Apostolicity of membership is sometimes referred to as apostolic in origin. It means that the Church as a whole remains numerically one and the same visible society as that which existed during the days of the Apostles. The hierarchy, which is the principal part of the Church (instituted directly by Christ), will remain numerically one with the apostolic college. In fact, the bishops collectively (the college of bishops) form “one and the same juridical person with the apostolic college,” just as the entire Church, as a whole, is one and the same moral body with the Church from the time of the Apostles. Individual members are “born” into the Church and then die, being replaced by others, so forth and so on, throughout the ages, but the moral body itself remains one. Regarding the numerical oneness of the Church, Van Noort wrote:
A moral body, despite the fact that it constantly undergoes change and renovation in its personnel, remains numerically the same moral body so long as it retains the same social structure and the same authority. … Please note the word, numerically the same society. A mere specific likeness would never satisfy the requirements of apostolicity.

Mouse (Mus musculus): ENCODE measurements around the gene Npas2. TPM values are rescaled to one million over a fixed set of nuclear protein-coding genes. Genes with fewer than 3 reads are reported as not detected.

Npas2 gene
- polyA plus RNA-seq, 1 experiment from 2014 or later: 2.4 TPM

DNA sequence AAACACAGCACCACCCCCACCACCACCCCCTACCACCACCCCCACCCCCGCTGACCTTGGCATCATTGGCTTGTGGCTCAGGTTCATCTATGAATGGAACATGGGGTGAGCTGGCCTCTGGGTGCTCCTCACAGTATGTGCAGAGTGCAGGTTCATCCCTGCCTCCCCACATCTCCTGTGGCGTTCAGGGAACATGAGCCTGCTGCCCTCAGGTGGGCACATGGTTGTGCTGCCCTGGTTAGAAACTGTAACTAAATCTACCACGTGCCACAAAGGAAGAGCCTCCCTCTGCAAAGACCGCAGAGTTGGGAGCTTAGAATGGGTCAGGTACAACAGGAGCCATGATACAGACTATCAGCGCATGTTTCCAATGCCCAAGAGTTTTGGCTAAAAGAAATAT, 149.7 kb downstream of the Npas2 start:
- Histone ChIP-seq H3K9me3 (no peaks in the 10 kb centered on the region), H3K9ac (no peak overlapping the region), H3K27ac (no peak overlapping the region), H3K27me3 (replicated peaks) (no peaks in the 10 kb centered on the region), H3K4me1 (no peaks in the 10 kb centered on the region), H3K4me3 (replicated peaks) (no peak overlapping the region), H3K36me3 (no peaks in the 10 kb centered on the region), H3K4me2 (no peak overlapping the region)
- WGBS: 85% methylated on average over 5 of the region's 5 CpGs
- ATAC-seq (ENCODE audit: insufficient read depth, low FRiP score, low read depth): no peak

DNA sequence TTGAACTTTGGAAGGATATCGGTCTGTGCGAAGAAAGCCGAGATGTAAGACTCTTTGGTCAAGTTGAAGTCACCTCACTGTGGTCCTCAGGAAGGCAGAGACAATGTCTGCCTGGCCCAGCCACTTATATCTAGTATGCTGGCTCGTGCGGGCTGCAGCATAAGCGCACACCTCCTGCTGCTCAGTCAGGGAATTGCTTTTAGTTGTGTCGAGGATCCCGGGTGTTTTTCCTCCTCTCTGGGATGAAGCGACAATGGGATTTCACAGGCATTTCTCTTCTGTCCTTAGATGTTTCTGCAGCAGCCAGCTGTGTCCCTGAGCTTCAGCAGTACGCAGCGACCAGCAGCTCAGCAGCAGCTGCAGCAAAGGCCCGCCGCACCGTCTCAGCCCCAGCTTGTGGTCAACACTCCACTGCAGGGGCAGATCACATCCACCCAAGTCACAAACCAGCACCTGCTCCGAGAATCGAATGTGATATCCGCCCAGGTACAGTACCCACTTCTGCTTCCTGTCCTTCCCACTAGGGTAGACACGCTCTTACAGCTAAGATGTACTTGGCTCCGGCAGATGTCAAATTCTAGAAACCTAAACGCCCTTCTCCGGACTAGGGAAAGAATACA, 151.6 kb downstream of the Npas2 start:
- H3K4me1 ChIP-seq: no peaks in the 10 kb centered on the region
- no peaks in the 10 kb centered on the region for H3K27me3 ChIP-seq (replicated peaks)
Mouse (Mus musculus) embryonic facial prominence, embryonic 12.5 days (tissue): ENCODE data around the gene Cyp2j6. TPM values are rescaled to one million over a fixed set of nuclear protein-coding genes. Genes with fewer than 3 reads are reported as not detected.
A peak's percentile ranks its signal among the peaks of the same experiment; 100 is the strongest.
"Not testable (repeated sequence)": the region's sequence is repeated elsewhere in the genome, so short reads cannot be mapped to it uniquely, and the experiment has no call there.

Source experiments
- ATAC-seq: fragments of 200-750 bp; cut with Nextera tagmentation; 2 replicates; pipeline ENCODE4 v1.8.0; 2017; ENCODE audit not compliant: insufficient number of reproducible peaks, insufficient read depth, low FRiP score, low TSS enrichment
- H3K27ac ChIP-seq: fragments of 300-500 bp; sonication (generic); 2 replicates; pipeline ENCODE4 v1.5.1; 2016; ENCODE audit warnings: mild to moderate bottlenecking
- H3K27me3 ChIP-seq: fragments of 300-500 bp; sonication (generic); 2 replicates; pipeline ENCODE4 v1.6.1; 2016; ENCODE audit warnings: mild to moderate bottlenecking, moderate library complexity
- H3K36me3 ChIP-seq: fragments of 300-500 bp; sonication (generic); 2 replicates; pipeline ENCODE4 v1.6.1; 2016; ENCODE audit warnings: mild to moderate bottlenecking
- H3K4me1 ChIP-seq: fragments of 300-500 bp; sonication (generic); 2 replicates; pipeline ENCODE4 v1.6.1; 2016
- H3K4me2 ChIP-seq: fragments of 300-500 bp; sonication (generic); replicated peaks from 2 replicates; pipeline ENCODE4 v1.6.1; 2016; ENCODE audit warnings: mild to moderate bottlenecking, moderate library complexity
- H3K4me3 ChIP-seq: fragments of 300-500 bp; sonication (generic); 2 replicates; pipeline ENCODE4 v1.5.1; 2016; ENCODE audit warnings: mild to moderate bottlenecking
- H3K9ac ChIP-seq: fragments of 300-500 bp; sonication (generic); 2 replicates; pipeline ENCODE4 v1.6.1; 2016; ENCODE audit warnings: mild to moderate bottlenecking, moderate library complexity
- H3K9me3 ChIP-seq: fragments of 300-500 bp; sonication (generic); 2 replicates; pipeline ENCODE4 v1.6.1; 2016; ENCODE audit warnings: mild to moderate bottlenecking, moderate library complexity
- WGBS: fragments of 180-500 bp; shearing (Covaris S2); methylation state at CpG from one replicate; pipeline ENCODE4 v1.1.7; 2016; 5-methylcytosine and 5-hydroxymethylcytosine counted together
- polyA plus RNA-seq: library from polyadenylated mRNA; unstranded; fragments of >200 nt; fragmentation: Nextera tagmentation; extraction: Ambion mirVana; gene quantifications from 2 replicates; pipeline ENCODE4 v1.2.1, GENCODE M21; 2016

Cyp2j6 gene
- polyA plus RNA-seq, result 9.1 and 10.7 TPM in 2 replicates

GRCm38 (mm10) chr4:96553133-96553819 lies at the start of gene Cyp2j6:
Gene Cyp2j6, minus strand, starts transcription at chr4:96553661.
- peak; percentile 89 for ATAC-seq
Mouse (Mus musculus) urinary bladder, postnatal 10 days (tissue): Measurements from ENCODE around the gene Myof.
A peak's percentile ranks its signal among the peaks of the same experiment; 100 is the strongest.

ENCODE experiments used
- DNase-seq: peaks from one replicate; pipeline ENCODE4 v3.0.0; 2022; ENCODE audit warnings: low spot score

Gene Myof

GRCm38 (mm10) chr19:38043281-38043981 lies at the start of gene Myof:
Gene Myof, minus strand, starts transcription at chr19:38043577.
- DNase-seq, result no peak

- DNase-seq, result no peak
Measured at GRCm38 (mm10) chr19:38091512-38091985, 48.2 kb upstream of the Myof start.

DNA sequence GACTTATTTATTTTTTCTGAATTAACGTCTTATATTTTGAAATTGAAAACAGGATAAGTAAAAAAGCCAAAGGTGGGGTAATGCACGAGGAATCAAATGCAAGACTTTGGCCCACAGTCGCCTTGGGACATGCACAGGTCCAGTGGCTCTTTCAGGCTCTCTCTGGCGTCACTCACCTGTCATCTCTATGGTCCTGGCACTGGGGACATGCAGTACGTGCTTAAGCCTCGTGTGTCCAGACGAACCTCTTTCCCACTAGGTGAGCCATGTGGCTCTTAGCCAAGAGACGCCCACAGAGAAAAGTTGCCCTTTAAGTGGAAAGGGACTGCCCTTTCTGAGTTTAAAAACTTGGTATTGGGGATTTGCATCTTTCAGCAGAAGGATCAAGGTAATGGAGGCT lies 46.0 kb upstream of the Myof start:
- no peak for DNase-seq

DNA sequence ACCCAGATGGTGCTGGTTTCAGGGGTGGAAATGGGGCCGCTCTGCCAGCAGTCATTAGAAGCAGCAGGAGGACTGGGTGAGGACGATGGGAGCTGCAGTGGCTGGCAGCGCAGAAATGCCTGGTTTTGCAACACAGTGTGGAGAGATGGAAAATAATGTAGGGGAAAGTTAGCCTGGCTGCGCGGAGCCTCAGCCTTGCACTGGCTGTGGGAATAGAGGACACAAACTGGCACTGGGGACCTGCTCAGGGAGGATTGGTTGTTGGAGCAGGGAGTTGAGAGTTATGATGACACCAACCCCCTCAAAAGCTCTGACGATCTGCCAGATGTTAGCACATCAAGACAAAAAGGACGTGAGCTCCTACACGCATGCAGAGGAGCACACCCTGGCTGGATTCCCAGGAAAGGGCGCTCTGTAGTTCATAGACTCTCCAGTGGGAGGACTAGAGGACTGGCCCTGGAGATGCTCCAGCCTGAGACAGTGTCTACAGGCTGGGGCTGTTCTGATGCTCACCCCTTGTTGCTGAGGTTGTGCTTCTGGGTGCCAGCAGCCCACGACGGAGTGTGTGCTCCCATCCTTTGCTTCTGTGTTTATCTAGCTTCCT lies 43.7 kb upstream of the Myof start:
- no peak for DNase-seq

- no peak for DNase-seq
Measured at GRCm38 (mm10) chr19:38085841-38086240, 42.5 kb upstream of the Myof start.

Just as the indefectibility of the visible society refutes the Sedevacantist claim that the Church in 1958 morphed into a New Church after electing John XXIII (as we saw in the last chapter), so too does the numerical oneness of the Church refute this error. This is because the Church of October 27, 1958 (before electing John XXIII) is numerically one and the same Church as that which existed on October 28, 1958 (after electing John XXIII), and the Church of 1958 is numerically one with the Church that existed in January of 1966. Likewise, the Church of 1966 is numerically one with the Church of the Apostles, as well as with the Church of today. In other words, the Church that everyone, except the Sedevacantists, recognizes as the Catholic Church is numerically one with the Church of the Apostles. This demonstrates that the Catholic Church of today cannot be a New Church, as the Sedevacantists claim.